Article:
Patrick Richey spent a recent weekend hobnobbing with his fellow former University of Kansas basletball stars.
One week later, he found himself inside Lee’s Summit High School’s iconic Fieldhouse for a reunion that wasn’t as a high-profile but was meaningful just the same.
“These are the guys I grew up with,” Richey said, “and these are the guys that molded my childhood. These are the guys that, when I was young and naïve and didn’t know anything about life, that I was hanging out with.”
Richey played in two Final Fours during his Jayhawks days, but before that he was playing for state championships during one of the most celebrated periods of Lee’s Summit basketball.
He was back in the old gym Feb. 9 for a ceremony recognizing the 30th anniversary of the state-final runs for the 1988 Tigers boys’ and girls’ teams. Ten members of the 1988 boys’ team and seven from the girls’ squad were honored with their coaches and managers before the Tigers’ game that night against Lee’s Summit North.
Lee’s Summit’s boys, under Glen McDonald, took a 28-0 record into the 1988 Class 4A state championship game before losing 63-49 against a powerful Vashon team from St. Louis.
Lee’s Summit’s girls, under Missouri Sports Hall of Fame inductee Larry Jansen, went 28-2 before losing to DeSoto 46-44 in the 4A girls’ final.
McDonald and Jansen were both on hand, as they are for most Lee’s Summit home games these days. Richey joined Chris Guinty, Steve Hardin, Chad Morehead, Darren Phillips, Brad Phillips, Mike Jenkins and Glen Hendricks from the boys’ team along with Brenda Weddle Helbring. She represented her late brother, Jason Weddle.
Stacie Guenther, Robin Campbell, Julie Pinson Glodowski, Janie Weaver, Jody Turney, Staci Schumacher, Dayna Carter, Cindy Bricker, Heather Oberrider and Sonya Harlin represented the girls’ team.
Richey was a sophomore on that 1988 boys’ team and came off the bench. He also was an integral part of the 1990 team that went 26-3 and reached the 4A state quarterfinals his senior year, but that sophomore season still remains special to him.
“Cool thing about that team was that everybody was organically developed,” Richey said. “Everybody was from Lee’s Summit. When we played Vashon in the state championship, they had kids from all over.”
Richey remembers beating Blue Springs, the Tigers’ biggest rival in the days when they were the only high school in town, three times that season. But it’s the battle with Vashon at the Hearnes Center in Columbia that still sticks out in his mind.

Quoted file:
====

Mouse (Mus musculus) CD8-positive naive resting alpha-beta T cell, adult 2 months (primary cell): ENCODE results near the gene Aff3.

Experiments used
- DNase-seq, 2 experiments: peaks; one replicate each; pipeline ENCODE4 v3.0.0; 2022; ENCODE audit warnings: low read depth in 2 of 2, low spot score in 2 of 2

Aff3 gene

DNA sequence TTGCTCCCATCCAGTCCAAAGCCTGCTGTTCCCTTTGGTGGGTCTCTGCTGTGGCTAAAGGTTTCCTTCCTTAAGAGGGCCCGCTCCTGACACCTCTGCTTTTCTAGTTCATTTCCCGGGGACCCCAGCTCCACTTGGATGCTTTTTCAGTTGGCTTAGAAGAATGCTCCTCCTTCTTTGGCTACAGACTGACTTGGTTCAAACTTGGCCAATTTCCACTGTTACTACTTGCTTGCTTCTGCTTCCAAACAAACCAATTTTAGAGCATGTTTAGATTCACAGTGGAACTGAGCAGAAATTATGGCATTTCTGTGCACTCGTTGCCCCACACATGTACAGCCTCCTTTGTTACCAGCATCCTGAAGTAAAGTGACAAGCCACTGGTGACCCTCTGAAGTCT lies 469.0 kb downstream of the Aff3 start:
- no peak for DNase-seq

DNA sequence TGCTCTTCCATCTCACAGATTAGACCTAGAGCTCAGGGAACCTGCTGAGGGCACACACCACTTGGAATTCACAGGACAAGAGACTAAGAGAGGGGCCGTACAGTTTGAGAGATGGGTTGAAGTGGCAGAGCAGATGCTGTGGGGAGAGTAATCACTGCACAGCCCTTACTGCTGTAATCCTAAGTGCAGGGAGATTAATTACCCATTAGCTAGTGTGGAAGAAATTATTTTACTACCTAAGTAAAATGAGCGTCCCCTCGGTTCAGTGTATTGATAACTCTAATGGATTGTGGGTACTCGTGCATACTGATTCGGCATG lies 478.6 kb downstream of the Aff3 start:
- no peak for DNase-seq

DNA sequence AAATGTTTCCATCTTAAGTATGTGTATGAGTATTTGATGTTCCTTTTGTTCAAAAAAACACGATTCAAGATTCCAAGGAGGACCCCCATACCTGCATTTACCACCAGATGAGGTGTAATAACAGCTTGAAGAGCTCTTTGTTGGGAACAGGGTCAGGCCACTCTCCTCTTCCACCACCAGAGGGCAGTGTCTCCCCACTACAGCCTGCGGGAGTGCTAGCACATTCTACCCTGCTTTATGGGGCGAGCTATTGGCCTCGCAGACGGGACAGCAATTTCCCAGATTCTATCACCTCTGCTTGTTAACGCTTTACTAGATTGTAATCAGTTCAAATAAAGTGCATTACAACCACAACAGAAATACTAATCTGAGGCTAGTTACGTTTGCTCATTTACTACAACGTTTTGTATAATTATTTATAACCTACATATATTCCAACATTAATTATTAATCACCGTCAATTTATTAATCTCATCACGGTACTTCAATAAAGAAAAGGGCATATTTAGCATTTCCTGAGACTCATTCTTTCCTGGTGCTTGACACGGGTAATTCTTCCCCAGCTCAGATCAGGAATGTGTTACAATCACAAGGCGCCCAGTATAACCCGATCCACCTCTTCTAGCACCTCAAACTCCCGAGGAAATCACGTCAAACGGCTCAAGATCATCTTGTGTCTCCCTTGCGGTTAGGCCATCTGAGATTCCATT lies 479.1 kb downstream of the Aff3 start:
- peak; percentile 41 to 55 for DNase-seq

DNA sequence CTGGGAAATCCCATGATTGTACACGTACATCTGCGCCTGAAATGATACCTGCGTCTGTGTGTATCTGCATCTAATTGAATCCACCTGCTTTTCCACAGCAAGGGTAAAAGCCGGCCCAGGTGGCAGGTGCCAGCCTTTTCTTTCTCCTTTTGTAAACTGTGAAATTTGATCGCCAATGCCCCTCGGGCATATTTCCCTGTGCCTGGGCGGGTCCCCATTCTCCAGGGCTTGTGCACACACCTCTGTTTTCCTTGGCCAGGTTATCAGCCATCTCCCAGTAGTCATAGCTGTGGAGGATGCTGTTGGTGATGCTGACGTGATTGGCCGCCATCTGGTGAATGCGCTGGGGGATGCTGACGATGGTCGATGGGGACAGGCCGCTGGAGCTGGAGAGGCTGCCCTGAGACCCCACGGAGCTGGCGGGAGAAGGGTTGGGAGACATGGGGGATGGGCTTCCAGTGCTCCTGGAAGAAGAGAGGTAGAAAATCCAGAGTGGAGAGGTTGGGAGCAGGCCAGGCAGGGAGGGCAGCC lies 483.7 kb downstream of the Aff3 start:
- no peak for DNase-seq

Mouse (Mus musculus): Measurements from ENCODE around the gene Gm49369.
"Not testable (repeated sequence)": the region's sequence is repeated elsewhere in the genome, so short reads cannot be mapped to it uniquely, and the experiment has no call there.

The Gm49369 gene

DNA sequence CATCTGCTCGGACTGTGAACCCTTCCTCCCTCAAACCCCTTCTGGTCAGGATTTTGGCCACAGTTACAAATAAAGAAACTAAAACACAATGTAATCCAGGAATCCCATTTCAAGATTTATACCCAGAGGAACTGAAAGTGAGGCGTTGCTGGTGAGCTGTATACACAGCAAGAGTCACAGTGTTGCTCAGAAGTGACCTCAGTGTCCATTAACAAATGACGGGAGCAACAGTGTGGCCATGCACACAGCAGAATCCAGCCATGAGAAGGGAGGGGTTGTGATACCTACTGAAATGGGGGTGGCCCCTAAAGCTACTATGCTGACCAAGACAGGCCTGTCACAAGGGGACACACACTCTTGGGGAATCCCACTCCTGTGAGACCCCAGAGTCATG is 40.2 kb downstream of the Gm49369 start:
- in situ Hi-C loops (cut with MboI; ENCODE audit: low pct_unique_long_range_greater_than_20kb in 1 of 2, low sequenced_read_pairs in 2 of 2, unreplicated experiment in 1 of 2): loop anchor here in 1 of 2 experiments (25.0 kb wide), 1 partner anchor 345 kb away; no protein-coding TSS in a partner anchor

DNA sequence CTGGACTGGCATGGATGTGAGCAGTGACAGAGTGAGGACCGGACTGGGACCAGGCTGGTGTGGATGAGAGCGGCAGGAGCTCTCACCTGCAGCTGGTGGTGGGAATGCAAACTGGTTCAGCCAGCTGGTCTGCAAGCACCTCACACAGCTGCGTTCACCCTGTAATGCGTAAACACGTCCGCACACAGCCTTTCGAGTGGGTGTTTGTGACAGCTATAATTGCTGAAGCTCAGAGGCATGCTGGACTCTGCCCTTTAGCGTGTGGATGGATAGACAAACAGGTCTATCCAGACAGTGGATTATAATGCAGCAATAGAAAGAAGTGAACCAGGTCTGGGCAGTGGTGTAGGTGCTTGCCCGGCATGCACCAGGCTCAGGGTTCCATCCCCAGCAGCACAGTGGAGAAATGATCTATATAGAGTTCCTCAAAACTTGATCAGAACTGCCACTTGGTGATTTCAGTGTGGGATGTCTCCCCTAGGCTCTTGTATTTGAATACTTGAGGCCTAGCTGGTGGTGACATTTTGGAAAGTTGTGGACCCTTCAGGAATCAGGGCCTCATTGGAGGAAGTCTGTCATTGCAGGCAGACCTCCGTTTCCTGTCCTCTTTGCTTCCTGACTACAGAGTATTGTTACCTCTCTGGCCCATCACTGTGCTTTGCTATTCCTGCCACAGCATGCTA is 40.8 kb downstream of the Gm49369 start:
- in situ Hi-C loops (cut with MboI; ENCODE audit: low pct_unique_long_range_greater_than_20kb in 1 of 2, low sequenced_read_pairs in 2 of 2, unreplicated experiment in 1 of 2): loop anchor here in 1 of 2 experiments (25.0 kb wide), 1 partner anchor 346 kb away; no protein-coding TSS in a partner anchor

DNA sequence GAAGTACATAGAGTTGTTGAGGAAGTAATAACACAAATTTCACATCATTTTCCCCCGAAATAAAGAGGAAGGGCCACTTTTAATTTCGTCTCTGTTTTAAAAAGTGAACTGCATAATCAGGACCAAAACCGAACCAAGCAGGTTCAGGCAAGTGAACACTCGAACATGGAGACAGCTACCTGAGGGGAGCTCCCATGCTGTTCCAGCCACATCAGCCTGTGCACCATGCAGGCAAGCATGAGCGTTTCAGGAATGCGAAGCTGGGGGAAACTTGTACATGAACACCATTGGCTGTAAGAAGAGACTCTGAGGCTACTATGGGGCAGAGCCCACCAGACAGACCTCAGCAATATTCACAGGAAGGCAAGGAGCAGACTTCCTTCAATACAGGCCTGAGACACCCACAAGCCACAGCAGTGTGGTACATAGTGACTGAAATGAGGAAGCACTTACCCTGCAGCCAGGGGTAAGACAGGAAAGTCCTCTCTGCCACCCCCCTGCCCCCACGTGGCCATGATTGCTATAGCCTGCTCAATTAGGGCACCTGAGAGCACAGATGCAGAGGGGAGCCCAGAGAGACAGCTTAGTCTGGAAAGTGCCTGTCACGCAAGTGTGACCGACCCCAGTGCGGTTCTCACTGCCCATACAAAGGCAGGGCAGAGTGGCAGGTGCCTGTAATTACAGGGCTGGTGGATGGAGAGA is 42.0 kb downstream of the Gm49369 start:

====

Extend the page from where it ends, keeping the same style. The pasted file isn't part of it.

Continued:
“They were the top team in the state and they had eight or nine Division-I kids on that team,” said Richey, a 6-foot-8 guard/forward who played at KU from 1990-1994. “It was a good experience for me to realize what it was going to take to play big-boy ball.”
McDonald, who coached at Lee’s Summit for 11 seasons, still remembers an unselfish team that always found a way to win. He also recalled having to loosen them up as they felt the pressure build while the wins piled up.
After one particularly lackluster game late in the season, McDonald outlined a grueling, 3 1/2 -hour schedule for the next practice. The schedule, it turned out, was done tongue-in-cheek.
“I told them I didn’t think we were being bad on purpose; we just need to loosen up,” McDonald said. “We only practiced for a short time that night and they felt good about it. I think we got a little looser after that.”
The atmosphere at the school became more electric as the two teams kept winning, too. When they went to Warrensburg for the quarterfinals, more than 5,000 fans packed the Multipurpose Building on the University of Central Missouri campus.
“I still get goosebumps just thinking about it,” said Jansen, who compiled a 446-123 record in 21 seasons coaching the Lee’s Summit’s girls.
It still remains a thrill for Glodowski, who went on to play for Murray State in Kentucky. Glodowski, who now lives in Dayton, Ohio, also was happy to have a chance to see her old coach and teammates again.
“A lot of these people I haven’t seen for the 30 years after we graduated and all went our own direction,” Glodowski said. “I haven’t seen them for a long time, but when you do see them, no time has passed. It’s really nice.”
Richey, who lives in Olathe, also enjoyed seeing old faces and swapping stories again. Many of those stories carry as much meaning for him as anything he accomplished on college basketball’s bigger stage.
“I’ve got some Final Four experiences I get to share when I go to KU, but I got a state championship opportunity here at Lee’s Summit,” Richey said. “And I’m very thankful for both.”